Gavagai with Peppers (serves 4)
Many tasty gavagai recipes were brought from the jungle by linguists and missionaries in the first half of the 20th century. After the publication of Quine’s Word and Object they gained popularity among philosophers, though the book’s underlying idea
was soon attacked from linguistic circles. As an unfortunate consequence, gavagai recipes emanating from the Massachusetts Institute of Technology tend to be inedible.
Holger Pedersen, standing poolside, shows off his imposing figure, the result of strict adherence to the latest diet trend—Phonemic Phoods—at the 1929 Annual International Men of Philology/Women of Anthropology Multidisciplinary Mixer, held at a private beach resort in Galveston, Texas.
In most gavagai recipes quantities are vague, as is the exact nature of the meat to be used. Many recipes prescribe sundry undetached rabbit parts as a basic ingredient. The following is an exception.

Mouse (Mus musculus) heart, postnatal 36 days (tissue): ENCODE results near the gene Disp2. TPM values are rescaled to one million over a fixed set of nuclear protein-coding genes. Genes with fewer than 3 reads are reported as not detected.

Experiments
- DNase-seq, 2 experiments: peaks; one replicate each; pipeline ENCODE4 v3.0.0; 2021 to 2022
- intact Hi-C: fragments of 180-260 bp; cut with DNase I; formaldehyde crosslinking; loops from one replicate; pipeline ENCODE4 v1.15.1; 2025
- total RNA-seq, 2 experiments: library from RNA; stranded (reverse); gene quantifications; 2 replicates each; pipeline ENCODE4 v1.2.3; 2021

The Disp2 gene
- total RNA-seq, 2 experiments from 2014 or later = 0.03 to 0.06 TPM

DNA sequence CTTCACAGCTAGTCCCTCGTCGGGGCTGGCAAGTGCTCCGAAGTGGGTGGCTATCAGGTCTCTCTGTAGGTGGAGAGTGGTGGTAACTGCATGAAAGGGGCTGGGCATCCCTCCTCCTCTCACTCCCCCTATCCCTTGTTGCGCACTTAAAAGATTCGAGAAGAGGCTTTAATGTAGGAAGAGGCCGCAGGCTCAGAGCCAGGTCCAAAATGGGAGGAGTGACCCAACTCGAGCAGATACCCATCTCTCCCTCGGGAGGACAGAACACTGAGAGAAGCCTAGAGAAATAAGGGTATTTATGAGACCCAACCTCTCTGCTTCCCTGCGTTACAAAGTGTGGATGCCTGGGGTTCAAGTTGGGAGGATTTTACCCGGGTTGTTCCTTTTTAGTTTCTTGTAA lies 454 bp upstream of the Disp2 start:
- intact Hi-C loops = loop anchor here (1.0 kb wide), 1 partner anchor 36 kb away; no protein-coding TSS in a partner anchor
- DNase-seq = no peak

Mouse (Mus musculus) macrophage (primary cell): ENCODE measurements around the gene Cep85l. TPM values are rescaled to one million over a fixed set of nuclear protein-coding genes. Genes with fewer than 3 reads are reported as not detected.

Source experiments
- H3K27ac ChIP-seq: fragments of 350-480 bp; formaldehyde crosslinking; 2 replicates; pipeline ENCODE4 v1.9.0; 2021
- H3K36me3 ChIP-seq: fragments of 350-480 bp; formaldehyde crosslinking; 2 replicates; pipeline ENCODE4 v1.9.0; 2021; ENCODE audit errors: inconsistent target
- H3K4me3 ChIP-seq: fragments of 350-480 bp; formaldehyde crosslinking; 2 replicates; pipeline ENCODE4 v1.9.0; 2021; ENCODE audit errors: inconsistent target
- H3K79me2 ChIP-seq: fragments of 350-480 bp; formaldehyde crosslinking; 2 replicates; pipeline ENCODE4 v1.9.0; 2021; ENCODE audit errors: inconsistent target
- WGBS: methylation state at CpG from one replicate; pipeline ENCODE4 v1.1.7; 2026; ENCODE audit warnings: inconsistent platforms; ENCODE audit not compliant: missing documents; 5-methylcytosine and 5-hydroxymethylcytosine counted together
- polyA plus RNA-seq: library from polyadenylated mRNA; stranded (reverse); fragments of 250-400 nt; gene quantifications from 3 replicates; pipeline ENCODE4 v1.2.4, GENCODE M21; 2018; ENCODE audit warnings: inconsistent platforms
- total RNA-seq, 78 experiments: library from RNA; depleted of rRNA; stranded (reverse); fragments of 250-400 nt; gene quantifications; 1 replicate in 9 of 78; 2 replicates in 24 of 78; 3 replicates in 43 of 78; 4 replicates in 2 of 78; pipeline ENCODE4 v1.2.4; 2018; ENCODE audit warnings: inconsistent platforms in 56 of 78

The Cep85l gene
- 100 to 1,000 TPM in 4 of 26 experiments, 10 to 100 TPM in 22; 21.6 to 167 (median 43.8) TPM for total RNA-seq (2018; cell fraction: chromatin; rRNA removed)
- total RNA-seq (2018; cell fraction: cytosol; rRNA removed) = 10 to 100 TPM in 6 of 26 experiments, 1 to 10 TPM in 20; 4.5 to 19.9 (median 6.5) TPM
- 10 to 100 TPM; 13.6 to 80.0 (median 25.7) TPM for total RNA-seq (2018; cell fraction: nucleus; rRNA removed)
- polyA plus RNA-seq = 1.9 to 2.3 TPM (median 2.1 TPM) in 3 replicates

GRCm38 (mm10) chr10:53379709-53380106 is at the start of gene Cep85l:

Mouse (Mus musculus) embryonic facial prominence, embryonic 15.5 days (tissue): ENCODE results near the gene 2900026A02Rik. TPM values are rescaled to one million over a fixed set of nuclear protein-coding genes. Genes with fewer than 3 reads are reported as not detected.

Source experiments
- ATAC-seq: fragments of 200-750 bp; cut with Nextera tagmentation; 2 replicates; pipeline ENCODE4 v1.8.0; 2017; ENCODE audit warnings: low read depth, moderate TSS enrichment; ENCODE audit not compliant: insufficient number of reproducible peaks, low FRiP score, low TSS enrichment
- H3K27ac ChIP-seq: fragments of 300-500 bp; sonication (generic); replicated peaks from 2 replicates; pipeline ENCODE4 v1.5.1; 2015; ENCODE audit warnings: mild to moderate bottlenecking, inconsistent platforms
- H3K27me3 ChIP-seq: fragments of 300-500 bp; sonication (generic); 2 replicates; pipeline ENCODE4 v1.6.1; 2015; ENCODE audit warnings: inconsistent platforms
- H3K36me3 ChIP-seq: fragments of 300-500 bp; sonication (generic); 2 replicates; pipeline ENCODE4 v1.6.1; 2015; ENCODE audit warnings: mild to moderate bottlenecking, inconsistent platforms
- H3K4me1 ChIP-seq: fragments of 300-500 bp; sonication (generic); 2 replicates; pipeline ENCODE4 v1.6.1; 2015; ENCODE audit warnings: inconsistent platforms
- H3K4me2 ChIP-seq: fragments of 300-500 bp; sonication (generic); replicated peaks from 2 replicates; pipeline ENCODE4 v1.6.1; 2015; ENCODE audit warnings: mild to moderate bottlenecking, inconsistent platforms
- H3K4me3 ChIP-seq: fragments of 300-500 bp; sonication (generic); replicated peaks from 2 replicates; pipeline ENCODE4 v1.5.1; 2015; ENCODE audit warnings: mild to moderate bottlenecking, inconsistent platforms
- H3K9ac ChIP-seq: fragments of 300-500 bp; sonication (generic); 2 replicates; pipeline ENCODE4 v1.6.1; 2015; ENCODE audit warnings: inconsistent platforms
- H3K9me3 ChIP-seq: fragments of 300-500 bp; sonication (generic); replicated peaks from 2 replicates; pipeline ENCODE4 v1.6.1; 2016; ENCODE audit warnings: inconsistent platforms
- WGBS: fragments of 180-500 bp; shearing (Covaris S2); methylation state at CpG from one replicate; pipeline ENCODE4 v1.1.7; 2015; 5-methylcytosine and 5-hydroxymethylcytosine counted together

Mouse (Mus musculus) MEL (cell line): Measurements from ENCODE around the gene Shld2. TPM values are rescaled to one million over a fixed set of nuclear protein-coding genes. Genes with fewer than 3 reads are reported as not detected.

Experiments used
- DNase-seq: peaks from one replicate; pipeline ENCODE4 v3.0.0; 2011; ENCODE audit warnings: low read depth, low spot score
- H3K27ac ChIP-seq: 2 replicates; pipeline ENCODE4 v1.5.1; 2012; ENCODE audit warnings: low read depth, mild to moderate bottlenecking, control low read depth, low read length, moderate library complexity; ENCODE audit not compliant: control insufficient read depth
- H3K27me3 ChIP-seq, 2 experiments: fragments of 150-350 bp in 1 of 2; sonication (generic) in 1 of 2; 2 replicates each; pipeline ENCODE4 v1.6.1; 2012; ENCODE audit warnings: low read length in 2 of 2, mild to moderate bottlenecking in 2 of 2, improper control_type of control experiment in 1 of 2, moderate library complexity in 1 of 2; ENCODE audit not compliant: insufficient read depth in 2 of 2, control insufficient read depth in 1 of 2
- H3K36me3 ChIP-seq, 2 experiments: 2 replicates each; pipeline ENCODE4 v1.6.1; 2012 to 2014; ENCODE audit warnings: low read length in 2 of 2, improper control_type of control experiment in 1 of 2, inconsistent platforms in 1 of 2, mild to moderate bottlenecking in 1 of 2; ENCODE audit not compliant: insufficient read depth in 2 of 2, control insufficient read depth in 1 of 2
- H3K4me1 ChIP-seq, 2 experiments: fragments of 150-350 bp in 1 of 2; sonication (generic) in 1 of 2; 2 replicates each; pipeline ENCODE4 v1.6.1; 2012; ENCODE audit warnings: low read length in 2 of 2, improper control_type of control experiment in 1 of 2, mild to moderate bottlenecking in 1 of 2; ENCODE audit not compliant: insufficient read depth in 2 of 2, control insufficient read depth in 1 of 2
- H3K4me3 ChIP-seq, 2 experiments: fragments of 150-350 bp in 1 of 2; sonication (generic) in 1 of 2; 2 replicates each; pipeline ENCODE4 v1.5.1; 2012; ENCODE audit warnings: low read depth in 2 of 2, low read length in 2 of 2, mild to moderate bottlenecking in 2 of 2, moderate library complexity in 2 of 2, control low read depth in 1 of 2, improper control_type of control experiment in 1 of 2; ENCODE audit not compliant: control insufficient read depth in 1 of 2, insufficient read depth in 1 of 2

- 800g of properly detached rabbit parts
- 5 tablespoons olive oil
- a small piece of butter
- good stock
- a sprig of rosemary
- a bay leaf
- salt and pepper
- 4 sweet red peppers, sliced
- 4 anchovy fillets, chopped
- 4 cloves of garlic, crushed
- 2 tablespoons of wine vinegar
- a few sprigs of parsley
- Season the detached rabbit parts and brown in a mixture of olive oil and butter. Add stock, a bay leaf and rosemary. Simmer gently for one hour, adding stock when necessary.
- Heat the remaining oil in another pan, add anchovies, garlic and vinegar. Cook gently for 15 minutes.
- Put everything together and simmer for another 5 minutes.
- Garnish with finely chopped parsley and serve.
W.V.O. Quine, Word and Object, MIT Press, Cambridge Mass., 1960.
Rob van der Sandt